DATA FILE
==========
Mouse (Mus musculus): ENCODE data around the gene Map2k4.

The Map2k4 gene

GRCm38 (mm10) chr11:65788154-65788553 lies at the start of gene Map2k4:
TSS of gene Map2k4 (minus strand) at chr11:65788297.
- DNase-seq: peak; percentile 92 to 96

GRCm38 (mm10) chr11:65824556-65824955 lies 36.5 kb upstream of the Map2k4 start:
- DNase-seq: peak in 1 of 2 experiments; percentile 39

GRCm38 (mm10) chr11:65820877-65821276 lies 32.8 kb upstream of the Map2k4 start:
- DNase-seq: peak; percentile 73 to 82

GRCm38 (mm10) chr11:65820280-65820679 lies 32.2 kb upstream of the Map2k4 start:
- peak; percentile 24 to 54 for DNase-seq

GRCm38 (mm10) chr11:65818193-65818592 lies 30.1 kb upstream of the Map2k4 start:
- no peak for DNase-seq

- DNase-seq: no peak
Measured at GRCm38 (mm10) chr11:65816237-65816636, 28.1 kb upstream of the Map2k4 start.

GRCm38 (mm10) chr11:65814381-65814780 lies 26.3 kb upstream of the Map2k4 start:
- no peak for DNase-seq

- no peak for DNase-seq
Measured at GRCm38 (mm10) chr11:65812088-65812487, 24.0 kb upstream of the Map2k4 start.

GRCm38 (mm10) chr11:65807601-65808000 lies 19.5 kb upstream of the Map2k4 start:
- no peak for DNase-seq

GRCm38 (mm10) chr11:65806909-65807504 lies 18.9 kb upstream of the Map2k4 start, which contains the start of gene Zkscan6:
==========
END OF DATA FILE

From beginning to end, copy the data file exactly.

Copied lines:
Mouse (Mus musculus): ENCODE data around the gene Map2k4.

The Map2k4 gene

GRCm38 (mm10) chr11:65788154-65788553 lies at the start of gene Map2k4:
TSS of gene Map2k4 (minus strand) at chr11:65788297.
- DNase-seq: peak; percentile 92 to 96

GRCm38 (mm10) chr11:65824556-65824955 lies 36.5 kb upstream of the Map2k4 start:
- DNase-seq: peak in 1 of 2 experiments; percentile 39

GRCm38 (mm10) chr11:65820877-65821276 lies 32.8 kb upstream of the Map2k4 start:
- DNase-seq: peak; percentile 73 to 82

GRCm38 (mm10) chr11:65820280-65820679 lies 32.2 kb upstream of the Map2k4 start:
- peak; percentile 24 to 54 for DNase-seq

GRCm38 (mm10) chr11:65818193-65818592 lies 30.1 kb upstream of the Map2k4 start:
- no peak for DNase-seq

- DNase-seq: no peak
Measured at GRCm38 (mm10) chr11:65816237-65816636, 28.1 kb upstream of the Map2k4 start.

GRCm38 (mm10) chr11:65814381-65814780 lies 26.3 kb upstream of the Map2k4 start:
- no peak for DNase-seq

- no peak for DNase-seq
Measured at GRCm38 (mm10) chr11:65812088-65812487, 24.0 kb upstream of the Map2k4 start.

GRCm38 (mm10) chr11:65807601-65808000 lies 19.5 kb upstream of the Map2k4 start:
- no peak for DNase-seq

GRCm38 (mm10) chr11:65806909-65807504 lies 18.9 kb upstream of the Map2k4 start, which contains the start of gene Zkscan6: